One day while on Beale Street, Stuart ran into Levon Helm, the subject of one of his first songs. Stuart views Levon as a fellow “Arkie done good” and was a huge influence of the man who played all over Arkansas and Memphis when he was young. He saw him for the first time when he was fifteen in Helena. “I was a bass man and he was a drummer. I always wanted to be on his team.” Stuart read his autobiography and watched all his movies and his Memphis bug was planted again. “Had to get to Memphis,” he says.
Fast forward ten years, Stuart saw him on Beale Street and got his autograph. Most importantly “he was everything I hoped he would be.” The two talked for ten minutes making the Arkansas connection, and Helm laughed when Stuart told him he was from Pine Bluff, the city he says has “quite the reputation and is similar to Memphis.” Helm’s own experience with cancer was very influential to Stuart. “I always said ‘if Levon can beat this, then I will.’” In 2012 Stuart had just overcome his own battle and couldn’t wait to tell him about it. He then learned that Levon had become very ill again.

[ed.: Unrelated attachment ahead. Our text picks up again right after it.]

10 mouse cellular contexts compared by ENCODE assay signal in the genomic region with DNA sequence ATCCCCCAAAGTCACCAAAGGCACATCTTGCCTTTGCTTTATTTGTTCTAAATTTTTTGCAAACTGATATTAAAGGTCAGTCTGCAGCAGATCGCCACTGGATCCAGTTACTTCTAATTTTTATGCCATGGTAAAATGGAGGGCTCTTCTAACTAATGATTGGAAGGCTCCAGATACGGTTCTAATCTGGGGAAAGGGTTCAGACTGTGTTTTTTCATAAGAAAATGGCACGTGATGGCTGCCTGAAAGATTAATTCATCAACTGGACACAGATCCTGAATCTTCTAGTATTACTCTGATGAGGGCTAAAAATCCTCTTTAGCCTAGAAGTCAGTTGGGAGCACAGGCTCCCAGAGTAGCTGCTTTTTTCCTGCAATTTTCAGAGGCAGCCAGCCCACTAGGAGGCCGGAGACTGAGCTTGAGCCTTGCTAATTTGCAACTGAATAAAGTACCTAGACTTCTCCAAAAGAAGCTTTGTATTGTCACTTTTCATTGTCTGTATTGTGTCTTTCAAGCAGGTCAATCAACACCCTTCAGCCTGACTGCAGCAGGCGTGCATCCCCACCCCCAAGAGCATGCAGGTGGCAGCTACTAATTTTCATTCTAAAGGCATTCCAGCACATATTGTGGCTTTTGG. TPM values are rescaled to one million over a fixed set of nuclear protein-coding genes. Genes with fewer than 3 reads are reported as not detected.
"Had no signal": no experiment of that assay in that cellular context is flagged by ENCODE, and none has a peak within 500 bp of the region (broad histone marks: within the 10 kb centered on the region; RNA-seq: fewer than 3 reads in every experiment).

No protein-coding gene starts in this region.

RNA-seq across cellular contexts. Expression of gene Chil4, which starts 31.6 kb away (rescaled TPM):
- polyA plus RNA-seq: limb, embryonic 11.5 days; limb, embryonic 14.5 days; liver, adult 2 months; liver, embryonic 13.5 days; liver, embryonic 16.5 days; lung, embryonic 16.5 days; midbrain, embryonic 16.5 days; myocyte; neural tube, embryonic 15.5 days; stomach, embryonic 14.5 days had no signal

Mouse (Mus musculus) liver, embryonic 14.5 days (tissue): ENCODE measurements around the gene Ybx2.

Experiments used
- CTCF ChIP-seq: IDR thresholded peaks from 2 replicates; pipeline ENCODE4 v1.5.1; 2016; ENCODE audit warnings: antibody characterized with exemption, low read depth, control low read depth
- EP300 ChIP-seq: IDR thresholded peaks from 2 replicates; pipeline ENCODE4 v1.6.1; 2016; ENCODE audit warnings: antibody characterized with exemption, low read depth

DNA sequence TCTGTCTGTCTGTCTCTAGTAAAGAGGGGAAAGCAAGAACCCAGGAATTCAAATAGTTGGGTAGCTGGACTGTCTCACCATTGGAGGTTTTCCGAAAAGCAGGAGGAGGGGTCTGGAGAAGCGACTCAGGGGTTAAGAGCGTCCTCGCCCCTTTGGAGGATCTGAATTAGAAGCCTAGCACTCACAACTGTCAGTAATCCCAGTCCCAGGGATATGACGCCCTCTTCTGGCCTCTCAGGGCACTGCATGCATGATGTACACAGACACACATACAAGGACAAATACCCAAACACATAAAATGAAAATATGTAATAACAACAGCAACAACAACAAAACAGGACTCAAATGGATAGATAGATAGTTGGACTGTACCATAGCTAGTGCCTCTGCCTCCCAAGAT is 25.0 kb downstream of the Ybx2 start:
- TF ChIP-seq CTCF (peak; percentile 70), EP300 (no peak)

“I was devastated,” Stuart remembers. “I thought Levon was better. I thought he had beat cancer. The show was pretty rough that night.” Stuart went on to write a song and played it for a few months before Levon died. A year later he was asked to perform at the Little Rock Film Festival which was debuting a new movie about Helm with all of his family and friends in attendance. It was a special gig but Stuart says he rarely plays the song “West of Mississippi (Diddy For Levon)” anymore.